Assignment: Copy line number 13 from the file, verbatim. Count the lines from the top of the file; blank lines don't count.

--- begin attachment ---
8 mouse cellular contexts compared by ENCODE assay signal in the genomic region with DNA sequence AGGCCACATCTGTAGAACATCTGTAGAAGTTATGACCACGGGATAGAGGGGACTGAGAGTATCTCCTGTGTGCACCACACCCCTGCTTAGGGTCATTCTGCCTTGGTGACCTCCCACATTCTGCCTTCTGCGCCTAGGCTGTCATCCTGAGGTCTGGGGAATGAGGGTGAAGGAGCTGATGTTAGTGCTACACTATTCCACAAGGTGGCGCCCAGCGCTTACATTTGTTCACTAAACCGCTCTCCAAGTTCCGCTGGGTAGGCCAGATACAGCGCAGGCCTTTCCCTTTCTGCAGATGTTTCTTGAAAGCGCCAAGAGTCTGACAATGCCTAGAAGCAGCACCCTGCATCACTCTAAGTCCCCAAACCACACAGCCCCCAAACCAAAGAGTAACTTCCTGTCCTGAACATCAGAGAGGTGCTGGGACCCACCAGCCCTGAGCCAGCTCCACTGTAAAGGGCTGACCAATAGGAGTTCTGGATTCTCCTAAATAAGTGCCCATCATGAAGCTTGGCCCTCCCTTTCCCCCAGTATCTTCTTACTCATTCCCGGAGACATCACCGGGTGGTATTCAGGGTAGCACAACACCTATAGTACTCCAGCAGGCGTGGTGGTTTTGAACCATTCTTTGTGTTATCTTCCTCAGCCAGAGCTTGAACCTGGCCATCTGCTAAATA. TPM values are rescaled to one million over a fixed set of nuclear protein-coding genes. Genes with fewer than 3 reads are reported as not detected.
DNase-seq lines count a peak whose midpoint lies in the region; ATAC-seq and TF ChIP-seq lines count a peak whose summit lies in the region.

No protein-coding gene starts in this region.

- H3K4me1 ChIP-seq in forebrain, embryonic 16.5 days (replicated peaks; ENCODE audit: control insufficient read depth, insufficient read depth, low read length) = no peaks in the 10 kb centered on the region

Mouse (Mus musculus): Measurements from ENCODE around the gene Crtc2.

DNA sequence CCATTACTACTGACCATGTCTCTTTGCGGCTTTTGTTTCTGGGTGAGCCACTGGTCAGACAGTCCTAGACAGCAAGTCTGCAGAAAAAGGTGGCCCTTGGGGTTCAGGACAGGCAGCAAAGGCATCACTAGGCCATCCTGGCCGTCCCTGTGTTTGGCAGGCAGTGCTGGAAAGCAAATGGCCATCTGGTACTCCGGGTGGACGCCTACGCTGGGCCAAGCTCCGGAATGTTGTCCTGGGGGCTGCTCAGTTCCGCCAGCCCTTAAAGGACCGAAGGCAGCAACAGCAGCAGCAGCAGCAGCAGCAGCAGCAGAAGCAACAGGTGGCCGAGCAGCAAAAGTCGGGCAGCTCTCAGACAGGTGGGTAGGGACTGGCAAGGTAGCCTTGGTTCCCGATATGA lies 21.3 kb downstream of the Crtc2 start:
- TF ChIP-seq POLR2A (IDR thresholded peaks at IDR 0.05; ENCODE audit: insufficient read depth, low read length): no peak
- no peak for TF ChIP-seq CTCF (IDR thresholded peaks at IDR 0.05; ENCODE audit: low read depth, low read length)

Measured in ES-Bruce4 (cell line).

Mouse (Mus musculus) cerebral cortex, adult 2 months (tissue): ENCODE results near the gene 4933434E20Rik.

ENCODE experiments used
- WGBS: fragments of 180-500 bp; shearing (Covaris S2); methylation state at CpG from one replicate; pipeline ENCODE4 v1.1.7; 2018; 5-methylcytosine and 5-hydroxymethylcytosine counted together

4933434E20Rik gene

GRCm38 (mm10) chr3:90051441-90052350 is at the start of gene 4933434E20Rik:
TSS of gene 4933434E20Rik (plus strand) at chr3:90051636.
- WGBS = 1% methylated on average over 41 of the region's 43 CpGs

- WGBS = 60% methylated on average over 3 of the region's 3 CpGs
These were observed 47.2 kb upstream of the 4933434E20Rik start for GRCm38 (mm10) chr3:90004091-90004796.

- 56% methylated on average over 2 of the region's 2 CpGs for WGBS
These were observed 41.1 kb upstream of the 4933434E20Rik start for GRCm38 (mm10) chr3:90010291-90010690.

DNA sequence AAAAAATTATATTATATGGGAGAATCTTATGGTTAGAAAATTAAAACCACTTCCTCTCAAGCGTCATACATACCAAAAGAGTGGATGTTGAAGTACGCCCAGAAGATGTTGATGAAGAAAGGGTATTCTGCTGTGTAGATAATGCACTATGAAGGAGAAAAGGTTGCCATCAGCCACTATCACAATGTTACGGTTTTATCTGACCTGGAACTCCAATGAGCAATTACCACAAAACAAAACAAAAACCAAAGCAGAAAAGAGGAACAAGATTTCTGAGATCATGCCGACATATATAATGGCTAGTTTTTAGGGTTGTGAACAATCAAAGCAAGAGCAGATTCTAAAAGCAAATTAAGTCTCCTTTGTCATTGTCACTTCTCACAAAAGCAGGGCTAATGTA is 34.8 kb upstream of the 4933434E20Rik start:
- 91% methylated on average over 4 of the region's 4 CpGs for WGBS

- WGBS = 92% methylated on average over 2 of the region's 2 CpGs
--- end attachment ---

4933434E20Rik gene